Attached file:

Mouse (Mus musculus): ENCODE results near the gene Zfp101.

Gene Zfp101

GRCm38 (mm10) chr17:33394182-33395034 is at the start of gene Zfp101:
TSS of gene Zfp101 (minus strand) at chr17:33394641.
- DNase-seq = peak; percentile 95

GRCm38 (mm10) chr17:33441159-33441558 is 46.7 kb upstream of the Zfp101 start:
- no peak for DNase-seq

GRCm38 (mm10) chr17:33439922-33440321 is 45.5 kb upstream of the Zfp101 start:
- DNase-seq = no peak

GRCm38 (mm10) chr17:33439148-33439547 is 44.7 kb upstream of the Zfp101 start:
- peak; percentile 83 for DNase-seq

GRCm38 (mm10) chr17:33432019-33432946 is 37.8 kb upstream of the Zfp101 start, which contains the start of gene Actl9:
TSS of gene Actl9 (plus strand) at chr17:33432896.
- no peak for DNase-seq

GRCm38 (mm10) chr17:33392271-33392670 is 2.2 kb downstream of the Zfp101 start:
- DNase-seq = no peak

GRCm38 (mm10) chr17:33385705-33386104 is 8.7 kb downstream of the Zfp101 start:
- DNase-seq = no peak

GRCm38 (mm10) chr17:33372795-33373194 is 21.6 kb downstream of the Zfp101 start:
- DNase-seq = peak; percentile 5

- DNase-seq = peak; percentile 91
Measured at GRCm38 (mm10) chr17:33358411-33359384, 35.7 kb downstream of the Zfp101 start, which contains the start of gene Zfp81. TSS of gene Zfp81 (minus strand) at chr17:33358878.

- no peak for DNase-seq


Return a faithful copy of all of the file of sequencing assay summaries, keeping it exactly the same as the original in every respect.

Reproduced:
Mouse (Mus musculus): ENCODE results near the gene Zfp101.

Gene Zfp101

GRCm38 (mm10) chr17:33394182-33395034 is at the start of gene Zfp101:
TSS of gene Zfp101 (minus strand) at chr17:33394641.
- DNase-seq = peak; percentile 95

GRCm38 (mm10) chr17:33441159-33441558 is 46.7 kb upstream of the Zfp101 start:
- no peak for DNase-seq

GRCm38 (mm10) chr17:33439922-33440321 is 45.5 kb upstream of the Zfp101 start:
- DNase-seq = no peak

GRCm38 (mm10) chr17:33439148-33439547 is 44.7 kb upstream of the Zfp101 start:
- peak; percentile 83 for DNase-seq

GRCm38 (mm10) chr17:33432019-33432946 is 37.8 kb upstream of the Zfp101 start, which contains the start of gene Actl9:
TSS of gene Actl9 (plus strand) at chr17:33432896.
- no peak for DNase-seq

GRCm38 (mm10) chr17:33392271-33392670 is 2.2 kb downstream of the Zfp101 start:
- DNase-seq = no peak

GRCm38 (mm10) chr17:33385705-33386104 is 8.7 kb downstream of the Zfp101 start:
- DNase-seq = no peak

GRCm38 (mm10) chr17:33372795-33373194 is 21.6 kb downstream of the Zfp101 start:
- DNase-seq = peak; percentile 5

- DNase-seq = peak; percentile 91
Measured at GRCm38 (mm10) chr17:33358411-33359384, 35.7 kb downstream of the Zfp101 start, which contains the start of gene Zfp81. TSS of gene Zfp81 (minus strand) at chr17:33358878.

- no peak for DNase-seq